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Ramayana Of Valmiki: An Epic Of Ancient India (Princeton Library of Asian Translations), Vol. VI, Yuddhakanda
Princeton University Press, 2009
1632 pp., $210.00
How Poetry Began with Grief
The Rāmāyaṇa of Vālmīki is the oldest Sanskrit epic. Over seven books and some 50,000 lines, the poem celebrates the life of Rama, incarnation of Vishnu, founder of the Golden Age, peerless warrior, master of scripture, obedient son and exemplary brother, dedicated lover and husband of Sita, daughter of the Earth.
Vālmīki composed his holy story of Rama and Sita sometime between the 7th and 4th centuries before the Common Era. That makes his poem younger than Hesiod's Theogony and Homer's Iliad and Odyssey, but roughly contemporaneous with writings of the Hebrew Prophets, Gautama Buddha, Confucius, Herodotus, Aeschylus, and Plato.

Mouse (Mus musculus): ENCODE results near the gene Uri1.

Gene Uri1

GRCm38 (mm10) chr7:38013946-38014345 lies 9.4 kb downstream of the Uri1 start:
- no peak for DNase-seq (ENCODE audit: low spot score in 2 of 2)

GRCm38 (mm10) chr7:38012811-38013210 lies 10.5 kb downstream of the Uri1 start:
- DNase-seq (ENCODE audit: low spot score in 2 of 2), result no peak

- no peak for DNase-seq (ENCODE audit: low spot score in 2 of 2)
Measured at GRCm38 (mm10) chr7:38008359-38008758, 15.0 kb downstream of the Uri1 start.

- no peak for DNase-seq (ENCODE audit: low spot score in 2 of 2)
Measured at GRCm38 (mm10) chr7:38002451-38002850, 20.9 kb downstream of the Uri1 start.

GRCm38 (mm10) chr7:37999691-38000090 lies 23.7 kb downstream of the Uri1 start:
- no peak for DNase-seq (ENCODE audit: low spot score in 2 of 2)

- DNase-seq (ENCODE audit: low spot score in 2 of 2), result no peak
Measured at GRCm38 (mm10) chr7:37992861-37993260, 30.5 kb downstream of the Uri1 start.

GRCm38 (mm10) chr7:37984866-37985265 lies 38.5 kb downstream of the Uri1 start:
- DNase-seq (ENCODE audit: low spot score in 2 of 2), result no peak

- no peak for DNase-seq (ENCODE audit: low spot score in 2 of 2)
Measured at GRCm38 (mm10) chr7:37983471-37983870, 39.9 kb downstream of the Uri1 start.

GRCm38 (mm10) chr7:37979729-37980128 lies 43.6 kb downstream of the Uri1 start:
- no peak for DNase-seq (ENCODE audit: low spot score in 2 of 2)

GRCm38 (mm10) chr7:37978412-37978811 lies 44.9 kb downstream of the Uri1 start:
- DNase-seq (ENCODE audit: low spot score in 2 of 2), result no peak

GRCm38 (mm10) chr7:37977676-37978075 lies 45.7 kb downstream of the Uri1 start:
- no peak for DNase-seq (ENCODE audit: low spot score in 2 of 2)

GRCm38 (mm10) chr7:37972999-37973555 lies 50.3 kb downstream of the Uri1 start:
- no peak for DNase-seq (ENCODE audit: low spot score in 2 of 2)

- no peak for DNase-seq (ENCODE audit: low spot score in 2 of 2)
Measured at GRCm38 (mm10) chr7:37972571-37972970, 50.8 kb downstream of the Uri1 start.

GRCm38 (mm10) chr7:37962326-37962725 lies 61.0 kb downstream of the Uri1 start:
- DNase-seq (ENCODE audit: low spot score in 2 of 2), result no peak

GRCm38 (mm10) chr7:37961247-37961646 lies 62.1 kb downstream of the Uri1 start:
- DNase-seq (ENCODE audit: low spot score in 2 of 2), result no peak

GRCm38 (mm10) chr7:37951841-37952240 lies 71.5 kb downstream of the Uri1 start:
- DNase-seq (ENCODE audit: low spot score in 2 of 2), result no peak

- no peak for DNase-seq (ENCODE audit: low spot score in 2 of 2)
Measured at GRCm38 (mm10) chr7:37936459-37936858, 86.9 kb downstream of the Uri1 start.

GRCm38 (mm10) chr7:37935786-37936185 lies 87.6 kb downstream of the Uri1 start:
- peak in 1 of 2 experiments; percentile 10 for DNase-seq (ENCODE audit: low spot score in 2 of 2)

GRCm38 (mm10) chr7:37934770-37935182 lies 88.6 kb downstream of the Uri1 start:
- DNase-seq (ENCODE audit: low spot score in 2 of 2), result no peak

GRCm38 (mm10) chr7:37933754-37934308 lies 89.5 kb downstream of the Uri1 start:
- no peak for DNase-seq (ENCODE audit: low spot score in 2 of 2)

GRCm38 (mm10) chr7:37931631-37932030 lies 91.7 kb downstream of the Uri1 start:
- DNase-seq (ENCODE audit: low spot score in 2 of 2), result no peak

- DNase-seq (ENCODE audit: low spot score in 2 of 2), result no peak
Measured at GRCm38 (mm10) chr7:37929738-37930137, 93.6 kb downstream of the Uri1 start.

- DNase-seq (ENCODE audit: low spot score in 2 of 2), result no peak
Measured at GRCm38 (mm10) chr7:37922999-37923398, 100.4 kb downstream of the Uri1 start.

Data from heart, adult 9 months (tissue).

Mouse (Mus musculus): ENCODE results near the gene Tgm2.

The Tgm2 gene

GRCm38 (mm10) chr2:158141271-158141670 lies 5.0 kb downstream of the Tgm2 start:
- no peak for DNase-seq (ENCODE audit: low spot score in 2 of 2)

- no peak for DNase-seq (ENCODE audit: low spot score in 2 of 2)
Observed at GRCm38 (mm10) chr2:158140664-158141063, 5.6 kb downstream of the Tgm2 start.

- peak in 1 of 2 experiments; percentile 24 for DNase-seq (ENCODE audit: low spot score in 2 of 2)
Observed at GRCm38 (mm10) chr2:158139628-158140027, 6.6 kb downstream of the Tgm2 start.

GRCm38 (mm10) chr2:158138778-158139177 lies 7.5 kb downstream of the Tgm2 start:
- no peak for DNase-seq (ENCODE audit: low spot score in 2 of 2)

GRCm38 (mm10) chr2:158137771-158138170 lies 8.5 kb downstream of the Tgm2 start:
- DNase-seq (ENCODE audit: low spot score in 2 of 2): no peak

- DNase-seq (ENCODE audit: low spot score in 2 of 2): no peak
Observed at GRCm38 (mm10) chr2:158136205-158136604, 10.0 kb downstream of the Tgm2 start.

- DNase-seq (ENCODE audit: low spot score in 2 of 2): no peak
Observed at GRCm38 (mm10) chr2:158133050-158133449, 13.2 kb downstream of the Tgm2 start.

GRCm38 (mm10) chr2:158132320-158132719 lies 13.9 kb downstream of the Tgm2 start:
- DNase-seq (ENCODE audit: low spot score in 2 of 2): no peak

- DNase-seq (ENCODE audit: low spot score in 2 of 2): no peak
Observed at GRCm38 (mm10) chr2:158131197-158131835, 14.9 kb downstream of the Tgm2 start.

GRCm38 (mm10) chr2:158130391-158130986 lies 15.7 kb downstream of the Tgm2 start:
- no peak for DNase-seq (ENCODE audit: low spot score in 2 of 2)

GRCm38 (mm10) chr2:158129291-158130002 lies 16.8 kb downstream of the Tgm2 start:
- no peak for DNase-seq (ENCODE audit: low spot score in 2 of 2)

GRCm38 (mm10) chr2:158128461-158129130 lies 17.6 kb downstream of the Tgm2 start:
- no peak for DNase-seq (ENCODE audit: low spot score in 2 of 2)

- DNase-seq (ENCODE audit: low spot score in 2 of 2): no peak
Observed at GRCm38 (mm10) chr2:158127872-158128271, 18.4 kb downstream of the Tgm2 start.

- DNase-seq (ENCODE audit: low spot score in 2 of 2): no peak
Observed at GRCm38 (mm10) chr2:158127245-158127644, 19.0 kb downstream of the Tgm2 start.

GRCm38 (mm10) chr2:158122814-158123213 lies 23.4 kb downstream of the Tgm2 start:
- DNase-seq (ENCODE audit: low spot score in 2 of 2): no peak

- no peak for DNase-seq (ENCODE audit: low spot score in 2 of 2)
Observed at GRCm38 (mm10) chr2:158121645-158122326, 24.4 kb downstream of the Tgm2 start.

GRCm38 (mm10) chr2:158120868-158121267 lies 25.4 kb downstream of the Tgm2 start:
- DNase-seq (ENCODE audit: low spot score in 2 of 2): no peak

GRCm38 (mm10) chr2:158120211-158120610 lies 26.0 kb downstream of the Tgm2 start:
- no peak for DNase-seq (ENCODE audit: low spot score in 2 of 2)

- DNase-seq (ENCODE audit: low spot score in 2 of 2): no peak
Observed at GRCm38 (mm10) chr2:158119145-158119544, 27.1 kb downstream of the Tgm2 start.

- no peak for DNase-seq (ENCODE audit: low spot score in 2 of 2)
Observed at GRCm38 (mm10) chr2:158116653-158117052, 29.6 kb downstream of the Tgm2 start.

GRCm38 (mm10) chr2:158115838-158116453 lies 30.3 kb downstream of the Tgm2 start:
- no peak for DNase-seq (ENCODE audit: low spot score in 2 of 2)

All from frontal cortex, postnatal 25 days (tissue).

Nothing is hidden. Sacred legend, the struggle between good and evil, divine intention and human ambition, the cross-currents of personal obligation and right conduct, and the possibility of happiness, all unfurl in a work meant to be both read and performed. The Rāmāyaṇa informs, enlightens, and entrances, even in translation.
Bālakānda, or Boyhood, Book 1 of the epic's seven books, tells the story of the Rāmāyaṇa's own conception in its first four cantos. It also tells the history of Rama at least two ways, before the actual events unfold. Throughout, Vālmīki 's poem vibrates between heightened self-awareness and rapture.
Canto 1 opens with Vālmīki asking the sage Narada: "Is there a man in the world today who is truly virtuous?"
The sage responds that there lives a man named Rama. He then relates what might be called Rama's official history, from princely birth to exile and martial triumphs, ending with the Golden Age.
After he hears Rama's story, Vālmīki goes down to the riverbank to bathe. There, he sees a Nisháda hunter kill the male of a pair of krauñcha birds. Filled with grief at this injustice, the ascetic says: "Since, Nisháda, you killed one of this pair of krauñchas, ...